Empirical Study ARTICLE
Explaining the Media's Framing of Renewable Energies: An International Comparison
- 1Institute of Media and Communication Science, Technische Universität Ilmenau, Ilmenau, Germany
- 2Institute of Communication and Media Studies, University of Bern, Bern, Switzerland
The use of renewable energies has been rapidly expanding worldwide; however, in numerous countries this has resulted in public controversy. Building upon Entman's framing concept, a quantitative content analysis was conducted to examine the media's framing of renewable energies in 11 countries between 2010 and 2012. To explain the observed differences in media coverage, we considered national structural conditions. Furthermore, we investigated whether media framing changed after an external shock, the Fukushima accident. The findings show that renewable energies were covered through three different frames, (1) the first highlighting economic and technological problems, (2) the second focusing on environmental and social problems and (3) the third considering positive aspects of the technologies. To some extent, the occurrence of these frames is influenced by the national structural conditions. The study revealed that the Fukushima accident did not cause the expected changes in framing.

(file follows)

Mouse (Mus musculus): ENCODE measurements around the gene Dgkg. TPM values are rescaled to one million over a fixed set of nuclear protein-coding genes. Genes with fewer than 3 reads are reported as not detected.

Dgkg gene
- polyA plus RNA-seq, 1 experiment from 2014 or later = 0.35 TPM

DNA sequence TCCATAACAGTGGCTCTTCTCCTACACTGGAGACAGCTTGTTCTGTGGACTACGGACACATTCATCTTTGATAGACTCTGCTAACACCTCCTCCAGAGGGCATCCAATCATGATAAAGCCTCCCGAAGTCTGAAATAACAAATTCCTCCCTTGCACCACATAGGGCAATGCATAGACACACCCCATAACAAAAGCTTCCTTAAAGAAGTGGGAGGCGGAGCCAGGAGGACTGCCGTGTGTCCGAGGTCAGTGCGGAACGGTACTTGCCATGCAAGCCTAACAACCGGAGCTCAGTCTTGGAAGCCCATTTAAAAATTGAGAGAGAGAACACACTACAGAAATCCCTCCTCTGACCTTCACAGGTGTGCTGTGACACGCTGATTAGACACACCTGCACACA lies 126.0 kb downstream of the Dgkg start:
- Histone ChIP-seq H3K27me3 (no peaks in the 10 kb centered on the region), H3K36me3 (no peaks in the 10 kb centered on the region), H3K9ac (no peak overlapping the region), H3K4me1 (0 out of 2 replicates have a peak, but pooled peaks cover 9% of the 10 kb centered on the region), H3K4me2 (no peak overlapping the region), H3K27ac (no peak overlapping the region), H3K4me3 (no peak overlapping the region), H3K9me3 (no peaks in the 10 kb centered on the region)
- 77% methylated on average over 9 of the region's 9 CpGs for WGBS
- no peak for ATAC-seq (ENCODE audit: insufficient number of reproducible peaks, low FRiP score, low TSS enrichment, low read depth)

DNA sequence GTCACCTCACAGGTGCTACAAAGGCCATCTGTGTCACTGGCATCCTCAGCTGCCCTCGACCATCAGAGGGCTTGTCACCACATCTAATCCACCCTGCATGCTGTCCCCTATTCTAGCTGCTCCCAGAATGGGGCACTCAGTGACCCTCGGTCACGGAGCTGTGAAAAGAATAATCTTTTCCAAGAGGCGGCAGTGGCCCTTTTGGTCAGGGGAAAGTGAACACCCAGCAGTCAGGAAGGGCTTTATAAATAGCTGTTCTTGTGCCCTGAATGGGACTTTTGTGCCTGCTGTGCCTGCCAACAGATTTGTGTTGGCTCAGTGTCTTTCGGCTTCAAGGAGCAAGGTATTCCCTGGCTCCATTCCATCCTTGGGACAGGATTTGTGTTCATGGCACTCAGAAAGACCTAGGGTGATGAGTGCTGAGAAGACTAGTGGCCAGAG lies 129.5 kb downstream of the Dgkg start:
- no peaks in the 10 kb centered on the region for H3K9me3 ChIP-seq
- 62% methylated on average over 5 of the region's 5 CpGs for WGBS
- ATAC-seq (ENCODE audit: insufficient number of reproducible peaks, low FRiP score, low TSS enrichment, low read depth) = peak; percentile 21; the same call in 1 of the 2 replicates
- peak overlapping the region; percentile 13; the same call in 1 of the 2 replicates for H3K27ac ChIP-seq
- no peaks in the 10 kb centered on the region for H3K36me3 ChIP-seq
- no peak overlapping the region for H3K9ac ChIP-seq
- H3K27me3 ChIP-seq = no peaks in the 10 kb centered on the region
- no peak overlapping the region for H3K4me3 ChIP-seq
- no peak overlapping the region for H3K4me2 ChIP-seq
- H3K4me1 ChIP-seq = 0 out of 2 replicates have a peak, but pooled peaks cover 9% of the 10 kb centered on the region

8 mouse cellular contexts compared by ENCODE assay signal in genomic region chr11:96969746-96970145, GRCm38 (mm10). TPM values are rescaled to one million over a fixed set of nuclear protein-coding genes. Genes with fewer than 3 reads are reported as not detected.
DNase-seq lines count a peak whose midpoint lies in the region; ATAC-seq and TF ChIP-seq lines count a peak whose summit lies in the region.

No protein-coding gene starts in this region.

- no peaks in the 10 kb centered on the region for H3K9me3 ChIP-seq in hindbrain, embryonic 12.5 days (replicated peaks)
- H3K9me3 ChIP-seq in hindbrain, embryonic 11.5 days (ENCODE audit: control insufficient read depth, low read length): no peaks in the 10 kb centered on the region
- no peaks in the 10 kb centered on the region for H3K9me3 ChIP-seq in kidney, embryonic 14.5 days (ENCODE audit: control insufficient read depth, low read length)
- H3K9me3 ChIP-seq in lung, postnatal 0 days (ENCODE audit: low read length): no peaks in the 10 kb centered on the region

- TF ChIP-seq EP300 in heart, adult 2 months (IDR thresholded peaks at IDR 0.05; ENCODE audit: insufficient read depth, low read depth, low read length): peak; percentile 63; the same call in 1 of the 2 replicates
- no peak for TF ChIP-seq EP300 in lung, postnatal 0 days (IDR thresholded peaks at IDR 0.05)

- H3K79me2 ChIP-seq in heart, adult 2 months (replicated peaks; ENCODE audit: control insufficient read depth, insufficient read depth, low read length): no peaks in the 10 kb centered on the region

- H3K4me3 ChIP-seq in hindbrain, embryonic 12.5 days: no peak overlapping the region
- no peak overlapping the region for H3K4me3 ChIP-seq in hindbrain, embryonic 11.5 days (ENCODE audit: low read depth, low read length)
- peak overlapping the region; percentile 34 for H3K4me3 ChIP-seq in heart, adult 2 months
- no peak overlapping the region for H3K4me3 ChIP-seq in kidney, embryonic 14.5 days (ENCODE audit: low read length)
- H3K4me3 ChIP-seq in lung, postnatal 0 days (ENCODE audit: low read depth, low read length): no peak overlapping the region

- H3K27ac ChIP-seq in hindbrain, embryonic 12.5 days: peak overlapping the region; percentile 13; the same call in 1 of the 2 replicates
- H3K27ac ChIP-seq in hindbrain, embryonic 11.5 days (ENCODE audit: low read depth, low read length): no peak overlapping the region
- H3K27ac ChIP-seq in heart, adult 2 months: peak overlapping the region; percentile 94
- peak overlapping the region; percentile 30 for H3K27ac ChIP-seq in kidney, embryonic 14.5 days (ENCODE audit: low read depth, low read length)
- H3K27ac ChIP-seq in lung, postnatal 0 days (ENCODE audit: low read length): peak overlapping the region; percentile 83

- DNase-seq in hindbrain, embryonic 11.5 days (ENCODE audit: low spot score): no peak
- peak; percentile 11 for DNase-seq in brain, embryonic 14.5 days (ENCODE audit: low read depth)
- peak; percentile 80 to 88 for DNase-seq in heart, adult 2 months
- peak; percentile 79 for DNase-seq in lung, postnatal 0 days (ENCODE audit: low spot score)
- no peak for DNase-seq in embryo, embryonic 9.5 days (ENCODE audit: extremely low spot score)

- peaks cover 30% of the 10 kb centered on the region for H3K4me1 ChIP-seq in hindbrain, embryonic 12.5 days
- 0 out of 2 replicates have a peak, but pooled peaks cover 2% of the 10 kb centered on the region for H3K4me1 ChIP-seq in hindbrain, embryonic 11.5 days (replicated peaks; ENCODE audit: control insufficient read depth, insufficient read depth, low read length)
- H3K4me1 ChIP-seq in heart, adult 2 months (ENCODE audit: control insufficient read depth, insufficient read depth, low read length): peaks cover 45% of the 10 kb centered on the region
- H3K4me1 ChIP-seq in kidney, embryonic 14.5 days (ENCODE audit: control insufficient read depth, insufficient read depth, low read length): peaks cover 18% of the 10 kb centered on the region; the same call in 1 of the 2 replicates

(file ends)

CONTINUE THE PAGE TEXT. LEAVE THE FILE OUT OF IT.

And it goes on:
In response to climate change, many countries have recently intensified their energy policy activities to increase the proportion of renewable energy in their supply systems (REN21, 2011). Because climate change is a global issue, the implementation of renewable energy as a mitigation strategy should be an important topic in countries around the world. Despite this global relevance, the political decisions to deploy these technologies are only considered on national or regional scales. Previous media content research on renewable energy has shown that in many countries, the general provision of energy supply and the development of renewable energy sources in particular are politically controversial with regard to infrastructural, economic, societal and ecological aspects (Haigh, 2010; Devine-Wright, 2011; Hindmarsh, 2014; Kim et al., 2014). These controversies have led to country-specific public debates on energy policy. Because mass media are the most important platforms for providing information, arguments and forums for discussions about relevant topics, we assume that the national debates on renewable energies can be reconstructed by analyzing the content of national and regional media in a country.